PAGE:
We see a lot of braided or fashion belts that don’t have the strength to keep the holster up on the waist and in place. During a full day of firearms training, there will be numerous draws from the holster. A thick belt, made specifically for use with a holster, is a much better choice.


Everyone knows eye protection is mandatory on a range. However, some students don’t realize the importance of wearing glasses specific to shooting. Those fashionable sunglasses worn at the beach aren’t designed to stop high-velocity objects flying toward your eyes. Do some research and find eye protection with lenses that wrap around and are both impact resistant and shatterproof.

Fashionable sunglasses might not protect you from projectiles. Shooting-specific or ballistic-rated glasses are a must.


When a student wears an IWB holster, he often struggles getting the gun safely back in, causing class to slow down. A solid OWB (outside-the-waistband) holster is the better choice when attending a pistol class with a high round count—unless, of course, the class is specific to concealed carry or you are very proficient with your IWB holster.

An IWB holster is not the best choice for an inexperienced shooter at a class.


Everyone has a favorite holster, but that doesn’t mean it’s the best holster to go through a thousand-draws class. Every time people come with a worn-in leather pancake holster, they struggle while re-holstering. Often, they end up pointing the gun at their hip, trying to open it up. A strong Kydex holster is the better choice for classes that involve constant re-holstering throughout the day.

Worn leather holsters could cause problems when there is a lot of work from the holster during the class. Here, the shooter is pointing the gun at themselves as they try to open the holster with the muzzle.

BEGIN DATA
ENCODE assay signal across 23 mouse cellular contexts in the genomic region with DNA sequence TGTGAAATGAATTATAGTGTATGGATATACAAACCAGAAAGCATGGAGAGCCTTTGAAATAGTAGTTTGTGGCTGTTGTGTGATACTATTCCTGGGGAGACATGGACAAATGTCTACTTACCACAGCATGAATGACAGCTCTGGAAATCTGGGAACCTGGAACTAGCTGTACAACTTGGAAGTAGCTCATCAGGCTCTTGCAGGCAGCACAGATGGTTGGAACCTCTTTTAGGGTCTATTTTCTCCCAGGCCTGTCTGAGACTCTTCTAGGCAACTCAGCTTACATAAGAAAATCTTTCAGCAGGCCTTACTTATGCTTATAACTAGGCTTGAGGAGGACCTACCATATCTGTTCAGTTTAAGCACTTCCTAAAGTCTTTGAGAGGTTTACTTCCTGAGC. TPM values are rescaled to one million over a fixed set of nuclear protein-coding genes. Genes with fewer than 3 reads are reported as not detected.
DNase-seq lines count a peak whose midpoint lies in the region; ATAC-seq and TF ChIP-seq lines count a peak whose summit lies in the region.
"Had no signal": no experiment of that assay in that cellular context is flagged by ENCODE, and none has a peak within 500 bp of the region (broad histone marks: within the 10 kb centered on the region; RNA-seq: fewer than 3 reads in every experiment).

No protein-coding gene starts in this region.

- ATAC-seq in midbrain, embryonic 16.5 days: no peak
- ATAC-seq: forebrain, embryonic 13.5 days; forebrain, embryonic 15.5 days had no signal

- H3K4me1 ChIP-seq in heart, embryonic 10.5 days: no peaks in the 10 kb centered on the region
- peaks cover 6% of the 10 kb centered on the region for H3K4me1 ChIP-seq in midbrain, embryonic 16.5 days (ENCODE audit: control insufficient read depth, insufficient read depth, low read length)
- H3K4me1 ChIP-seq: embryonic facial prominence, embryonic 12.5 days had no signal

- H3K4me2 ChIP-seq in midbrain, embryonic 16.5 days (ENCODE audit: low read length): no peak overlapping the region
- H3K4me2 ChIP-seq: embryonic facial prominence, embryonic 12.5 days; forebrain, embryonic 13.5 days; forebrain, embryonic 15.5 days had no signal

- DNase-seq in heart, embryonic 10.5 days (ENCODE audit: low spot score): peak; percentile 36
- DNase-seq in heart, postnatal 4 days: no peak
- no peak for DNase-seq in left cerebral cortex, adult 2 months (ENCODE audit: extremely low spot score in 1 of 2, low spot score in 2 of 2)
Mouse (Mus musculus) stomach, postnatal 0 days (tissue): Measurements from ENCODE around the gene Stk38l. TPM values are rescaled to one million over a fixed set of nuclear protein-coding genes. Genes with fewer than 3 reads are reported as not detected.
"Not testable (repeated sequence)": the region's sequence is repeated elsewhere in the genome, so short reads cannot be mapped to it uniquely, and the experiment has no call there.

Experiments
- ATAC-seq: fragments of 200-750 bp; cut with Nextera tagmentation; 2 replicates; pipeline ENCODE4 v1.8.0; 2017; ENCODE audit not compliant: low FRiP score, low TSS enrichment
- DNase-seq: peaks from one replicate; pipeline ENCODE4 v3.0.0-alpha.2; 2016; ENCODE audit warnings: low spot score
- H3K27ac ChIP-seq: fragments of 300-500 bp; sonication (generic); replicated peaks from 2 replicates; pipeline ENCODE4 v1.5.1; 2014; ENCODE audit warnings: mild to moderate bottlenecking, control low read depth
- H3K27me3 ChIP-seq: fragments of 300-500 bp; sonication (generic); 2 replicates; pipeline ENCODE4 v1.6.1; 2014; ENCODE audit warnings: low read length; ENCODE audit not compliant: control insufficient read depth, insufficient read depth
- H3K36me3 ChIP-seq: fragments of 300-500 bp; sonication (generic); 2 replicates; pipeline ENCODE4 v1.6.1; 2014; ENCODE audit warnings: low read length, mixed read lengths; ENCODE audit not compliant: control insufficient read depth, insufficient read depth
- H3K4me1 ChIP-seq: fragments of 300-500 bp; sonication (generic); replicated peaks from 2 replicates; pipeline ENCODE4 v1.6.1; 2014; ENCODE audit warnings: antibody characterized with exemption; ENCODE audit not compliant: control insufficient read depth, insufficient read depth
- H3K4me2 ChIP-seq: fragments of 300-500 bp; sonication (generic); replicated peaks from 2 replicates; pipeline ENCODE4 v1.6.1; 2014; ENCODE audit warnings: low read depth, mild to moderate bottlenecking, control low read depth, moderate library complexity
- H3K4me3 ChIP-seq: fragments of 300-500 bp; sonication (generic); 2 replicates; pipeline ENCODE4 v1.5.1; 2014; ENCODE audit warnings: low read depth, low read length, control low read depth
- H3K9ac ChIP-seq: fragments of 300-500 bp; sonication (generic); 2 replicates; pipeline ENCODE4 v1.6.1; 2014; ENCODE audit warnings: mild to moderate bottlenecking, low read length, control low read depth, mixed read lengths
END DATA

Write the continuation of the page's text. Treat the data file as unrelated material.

Men and women, alike, will come to training with a small, single-stack compact pistol, intending to shoot it the entire time. When a class involves shooting 1,000 rounds over a couple of days, they realize those little guns aren’t the easiest to shoot. Yes, you should train with your carry gun; however, when learning the fundamentals of marksmanship or attending a high-round-count class, a full-sized pistol offers greater success in the long run.

“We see a lot of braided or fashion belts that don’t have the strength to keep the holster up on the waist and in place.”

I’m not saying students have to be “tacti-cool”—or even tactical—when attending firearms training classes. Heck, I’ve been known to wear my wide-brimmed fishing hat and pink scarf to keep the sun off my face while teaching.

I do hope you had a little giggle while reading this training column; and, perhaps because of my suggestions, you will have more success at the next course you attend.


About the Author

Michelle Cerino is both a firearms trainer and the president of Cerino Consulting and Training Group, LLC—a firearms training company she built with her husband, Chris, in 2011. She writes, hunts and competes in major 3-gun matches nationwide.


Editor’s note: A version of this article first appeared in the August 2018 print issue of Gun World Magazine.